You’re planning an event, and you know it’s going to be stressful.
You want to avoid any and all mistakes possible; however, you’re real with yourself.
You understand that events rarely go perfectly, but you’re ready to think on your feet, as well as create contingency plans that keep you covered.
In this article, you’ll find the seven obvious mistakes that every event planner makes at least once in their career.
Know that you’re not alone if you made one, some, or all of these mistakes.
7 Event Planning Mistakes to Avoid
#1. You Email the Wrong Person
You’re frustrated, upset, and stressed all at the same time. Your venue is being a pain with your accommodations for your speakers, attendees, and staff. In a time of need, you write out an email, venting your frustrations to your event partner. After you hit send, you realize that you’ve sent the email to your venue contact. You frantically search for the “undo” button, but it’s been more than five seconds. The email is sent.
Know that you’re not the first to send a text or email to the wrong person — and you won’t be the last. Remember that you’re human. In fact, a “bad” situation can be spun into a good one.
Apologize to the person you just emailed, and then spin the situation into a positive by asking for feedback. You can request how you can do better at communicating so that the venue is easier to book and prepare for the next event.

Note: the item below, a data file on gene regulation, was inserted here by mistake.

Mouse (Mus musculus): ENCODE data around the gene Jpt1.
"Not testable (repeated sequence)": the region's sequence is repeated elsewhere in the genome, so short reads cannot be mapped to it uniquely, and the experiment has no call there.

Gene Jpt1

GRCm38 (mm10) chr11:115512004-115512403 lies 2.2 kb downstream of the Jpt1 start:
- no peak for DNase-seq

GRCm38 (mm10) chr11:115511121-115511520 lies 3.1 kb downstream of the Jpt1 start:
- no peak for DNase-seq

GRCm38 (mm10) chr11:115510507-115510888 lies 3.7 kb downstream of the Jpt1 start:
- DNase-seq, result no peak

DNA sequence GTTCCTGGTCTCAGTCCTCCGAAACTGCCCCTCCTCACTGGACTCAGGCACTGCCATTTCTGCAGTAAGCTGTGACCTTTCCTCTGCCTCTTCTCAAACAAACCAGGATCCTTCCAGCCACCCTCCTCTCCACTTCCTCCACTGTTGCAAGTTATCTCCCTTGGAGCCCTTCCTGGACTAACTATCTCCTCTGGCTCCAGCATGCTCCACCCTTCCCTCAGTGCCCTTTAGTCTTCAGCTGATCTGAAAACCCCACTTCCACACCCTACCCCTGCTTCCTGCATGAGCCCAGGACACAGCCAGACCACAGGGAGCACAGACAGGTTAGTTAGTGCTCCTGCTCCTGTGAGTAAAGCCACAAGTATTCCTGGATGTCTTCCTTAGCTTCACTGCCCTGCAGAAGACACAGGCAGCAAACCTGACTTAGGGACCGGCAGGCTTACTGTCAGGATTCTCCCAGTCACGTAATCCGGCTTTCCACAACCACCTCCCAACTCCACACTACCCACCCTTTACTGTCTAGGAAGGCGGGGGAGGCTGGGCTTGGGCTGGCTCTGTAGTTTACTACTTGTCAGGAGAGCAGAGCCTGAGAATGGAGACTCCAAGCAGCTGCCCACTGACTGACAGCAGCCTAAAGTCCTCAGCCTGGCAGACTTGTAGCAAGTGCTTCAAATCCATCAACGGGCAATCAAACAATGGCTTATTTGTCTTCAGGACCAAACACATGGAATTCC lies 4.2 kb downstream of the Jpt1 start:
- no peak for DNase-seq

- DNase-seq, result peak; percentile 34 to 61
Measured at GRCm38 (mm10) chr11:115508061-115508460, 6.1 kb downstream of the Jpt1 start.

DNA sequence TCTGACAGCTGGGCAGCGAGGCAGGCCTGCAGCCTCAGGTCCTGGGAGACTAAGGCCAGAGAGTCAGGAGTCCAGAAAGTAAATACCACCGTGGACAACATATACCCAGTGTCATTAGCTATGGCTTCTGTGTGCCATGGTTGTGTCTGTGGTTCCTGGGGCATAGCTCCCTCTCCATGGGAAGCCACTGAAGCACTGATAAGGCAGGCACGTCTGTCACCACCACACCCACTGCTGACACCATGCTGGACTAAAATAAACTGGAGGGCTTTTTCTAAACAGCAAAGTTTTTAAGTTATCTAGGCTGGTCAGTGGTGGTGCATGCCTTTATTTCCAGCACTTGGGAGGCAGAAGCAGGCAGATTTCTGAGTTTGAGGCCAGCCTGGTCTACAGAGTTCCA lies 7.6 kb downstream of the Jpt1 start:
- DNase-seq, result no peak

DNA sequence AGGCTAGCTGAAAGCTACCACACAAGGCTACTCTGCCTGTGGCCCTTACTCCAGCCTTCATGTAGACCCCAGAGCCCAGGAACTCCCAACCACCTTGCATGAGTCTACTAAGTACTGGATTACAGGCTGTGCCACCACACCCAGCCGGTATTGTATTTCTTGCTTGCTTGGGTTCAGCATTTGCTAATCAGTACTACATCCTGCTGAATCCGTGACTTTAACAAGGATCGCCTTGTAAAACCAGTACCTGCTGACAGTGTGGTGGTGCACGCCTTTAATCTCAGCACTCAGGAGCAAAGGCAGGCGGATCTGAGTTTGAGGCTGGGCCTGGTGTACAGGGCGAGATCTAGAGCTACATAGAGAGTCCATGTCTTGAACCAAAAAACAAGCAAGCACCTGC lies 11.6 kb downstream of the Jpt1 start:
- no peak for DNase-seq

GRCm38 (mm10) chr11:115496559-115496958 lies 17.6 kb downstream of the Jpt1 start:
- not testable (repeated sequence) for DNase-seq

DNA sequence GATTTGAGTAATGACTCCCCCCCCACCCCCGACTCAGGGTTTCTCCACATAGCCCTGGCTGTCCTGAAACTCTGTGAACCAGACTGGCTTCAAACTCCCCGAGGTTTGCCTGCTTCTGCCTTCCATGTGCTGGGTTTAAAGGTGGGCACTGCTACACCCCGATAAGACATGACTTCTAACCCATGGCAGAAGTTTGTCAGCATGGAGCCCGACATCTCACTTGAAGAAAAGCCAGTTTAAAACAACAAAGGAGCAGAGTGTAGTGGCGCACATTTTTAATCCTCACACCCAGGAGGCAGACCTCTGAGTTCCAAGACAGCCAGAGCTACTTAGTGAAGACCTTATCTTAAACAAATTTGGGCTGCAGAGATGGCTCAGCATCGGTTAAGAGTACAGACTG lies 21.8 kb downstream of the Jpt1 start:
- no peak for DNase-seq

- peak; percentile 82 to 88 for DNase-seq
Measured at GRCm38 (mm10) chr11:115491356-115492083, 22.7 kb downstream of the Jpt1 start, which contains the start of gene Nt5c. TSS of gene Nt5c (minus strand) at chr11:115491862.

#2. You Spend Over Your Budget
You underestimated what your event would cost. Whether it be paying for missed permit costs or tents to cover your audience due to weather, it all adds up in the end. You’re adamant about keeping your event at or below budget, but it got away from you this time.
Now that you’ve overspent, you cannot take it back. You’re “on the ropes” and it’s gut-check time. Moving forward, you need to scrutinize your spending and budget and find a way to make this event work. Call in favors. Search for opportunities to trade.
For your next event, give yourself 10-15% of wiggle room so that you can better spend your budget. When you push your expenditures right up against your budget ceiling, it’s like scheduling speakers with 60-second breaks between each presentation. There’s little-to-no room to breathe. Give yourself some space within your budget.
#3. You Ordered the Wrong Amount of Food